The Powerful Pit by Maggie Digiovanni, Guest Poster

January 14, 2015

I stopped the car, fully intent on going to my neighbor’s aid as the strange dog followed him into the garage.  Joe was unaware of his visitor as he opened the door to his house and went inside.  Breathing a sigh of relief, I pulled into my own driveway.

My daughter took her time getting her bible and backpack before getting out of the car.  As I headed around the front I turned to look back and was horrified to see the dog headed in our direction.

“Get in the house now!” I urged Jaimie.  One trait of Down’s syndrome, which she has, is the ability to move slower than any turtle on earth.  The more I pushed her to go faster, the slower she got.  The dog moved closer.  Vainly I held my purse between us and it, knowing it was useless as a defense.  I backed away; he followed.  I sighed with relief when we were both safely inside the house.

I called Joe to let him know about the dog and to ask if anyone he knew owned it.  He came out to find and report the animal to the police, but in those few short minutes it had disappeared from the subdivision.  This was my first introduction to fear of a pit bull, a dog I staunchly defended to all who talked against the breed.

The pit is a beautiful animal that I always associated with ‘Daddy’, an animal that used to travel with Cesar Milan during his animal training television series.  It was a beautiful old dog that stayed calm, cool and collected among even the wildest dogs Cesar approached.

The pit is also one of the primary dogs put into the fighting ring or used as guard dogs among stellar members of the population such as drug dealers.  These dogs, when saved by animal groups, are often considered beyond saving and are destroyed because they are unpredictable around people.  With this information in hand, a majority of the human population have deemed them unacceptable for society.  What is the real story?

The pit bull was initially bred to hold bulls, bears and other large animals until its owner killed the beast.  When this practice was outlawed, they were put up against other dogs in the savage fighting arena where they often fought to the death.  Since people had to handle the animals, the dogs were socialized to this end and seldom did a pit bull that killed other dogs turn on humans.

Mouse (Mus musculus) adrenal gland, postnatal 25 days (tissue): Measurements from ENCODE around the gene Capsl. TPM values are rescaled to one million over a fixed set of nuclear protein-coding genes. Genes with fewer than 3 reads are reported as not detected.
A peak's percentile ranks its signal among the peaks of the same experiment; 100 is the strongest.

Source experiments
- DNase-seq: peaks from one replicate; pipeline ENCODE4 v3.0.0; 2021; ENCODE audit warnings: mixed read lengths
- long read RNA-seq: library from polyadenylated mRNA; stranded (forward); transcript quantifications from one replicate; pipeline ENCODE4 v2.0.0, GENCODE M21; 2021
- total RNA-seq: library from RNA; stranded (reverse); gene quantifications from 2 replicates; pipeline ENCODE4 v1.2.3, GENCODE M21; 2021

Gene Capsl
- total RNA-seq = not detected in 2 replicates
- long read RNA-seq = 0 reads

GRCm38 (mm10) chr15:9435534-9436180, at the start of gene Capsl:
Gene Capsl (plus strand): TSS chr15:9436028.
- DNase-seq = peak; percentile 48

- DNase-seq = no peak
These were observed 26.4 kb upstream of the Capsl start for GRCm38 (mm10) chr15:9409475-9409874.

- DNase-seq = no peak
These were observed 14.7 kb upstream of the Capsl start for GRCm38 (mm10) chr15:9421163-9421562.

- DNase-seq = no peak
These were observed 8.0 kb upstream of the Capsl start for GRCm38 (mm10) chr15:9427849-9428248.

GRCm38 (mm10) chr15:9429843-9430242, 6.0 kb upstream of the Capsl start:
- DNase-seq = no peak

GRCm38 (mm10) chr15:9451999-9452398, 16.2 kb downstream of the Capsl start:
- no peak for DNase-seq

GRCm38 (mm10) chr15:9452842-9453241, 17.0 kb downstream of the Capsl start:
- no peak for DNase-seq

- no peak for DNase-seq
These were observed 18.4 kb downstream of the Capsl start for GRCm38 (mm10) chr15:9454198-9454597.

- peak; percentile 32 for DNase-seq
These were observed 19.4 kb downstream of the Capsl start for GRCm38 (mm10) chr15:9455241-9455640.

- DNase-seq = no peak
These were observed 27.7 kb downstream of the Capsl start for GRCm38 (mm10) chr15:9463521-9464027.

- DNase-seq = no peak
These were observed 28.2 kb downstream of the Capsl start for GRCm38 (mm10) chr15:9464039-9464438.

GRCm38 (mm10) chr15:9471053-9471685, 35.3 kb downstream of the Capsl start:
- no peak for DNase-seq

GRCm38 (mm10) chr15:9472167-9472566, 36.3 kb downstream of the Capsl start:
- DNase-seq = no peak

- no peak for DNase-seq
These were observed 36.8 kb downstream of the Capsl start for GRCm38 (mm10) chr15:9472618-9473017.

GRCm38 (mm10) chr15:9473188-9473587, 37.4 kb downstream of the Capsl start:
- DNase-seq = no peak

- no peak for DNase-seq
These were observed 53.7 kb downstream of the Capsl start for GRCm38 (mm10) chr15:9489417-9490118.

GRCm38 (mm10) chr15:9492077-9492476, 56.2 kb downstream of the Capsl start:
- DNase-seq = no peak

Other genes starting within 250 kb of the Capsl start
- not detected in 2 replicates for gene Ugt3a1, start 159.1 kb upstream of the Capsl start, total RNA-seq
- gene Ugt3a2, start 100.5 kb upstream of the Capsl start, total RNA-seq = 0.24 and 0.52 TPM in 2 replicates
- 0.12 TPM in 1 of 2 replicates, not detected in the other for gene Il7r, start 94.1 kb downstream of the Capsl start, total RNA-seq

Eventually these untrained people got into the act of breeding indiscriminately and today’s pits of all shapes and sizes were the result.  Along with changes in appearance came changes in personalities and the more people-aggressive pit is often today’s result.  However, that isn’t the end of the story.

Within the breeder communities are the professionals who keep close records, who pay attention to every tiny facet of a dog’s physical and mental attributes.  From these breeders come the real pit bull, an animal that can have immense patience with animal or human, as shown in Daddy on Cesar’s show.  Although he was an animal more than capable of ripping anything or anyone apart, he was often the calming effect on more hyper animals.

Like any other dog, given socialization as a puppy, put in a setting of good housing, good food and a kind, loving hand, the pit bull is no more vicious than any other breed.  However, when maltreated, beaten on a regular basis, ignored when starving and at the whim of the elements, they can turn, as could any human under the same circumstances.

Broad of chest, with a massive head that encompasses extraordinarily strong jaws, the pit was perfect for its initial purpose.  Those same traits have made them pariahs in many cities.  Insurance companies refuse to write policies when a pit is a member of the family or the policies premiums are so high, most can’t afford them.  Fortunately, several states have banned laws against specific breeds of dogs.  That may be the start of re-education for the public about this noble animal.

Generally healthy, some pits are prone to hip dysplasia, cataracts, grass allergies and heart disease.  For the most part they are robustly healthy.  They have a deep willingness to please their owners.  The aggression so many fear is held for other animals, which must be taken into account when bringing an older pit into the fold with other dogs.  Go slow with introductions to form lasting bonds.

Today I look back on my first meeting with pit bull fear and am ashamed.  That animal did not pose a threat.  He looked as though someone tossed him out by the road and all he wanted was human contact and food.  However, with my daughter’s health at risk, I must admit my actions would be the same if the same thing occurred again.  Because no matter how innocent human or animal strangers may appear, taking chances with my daughter’s wellbeing is never an option.


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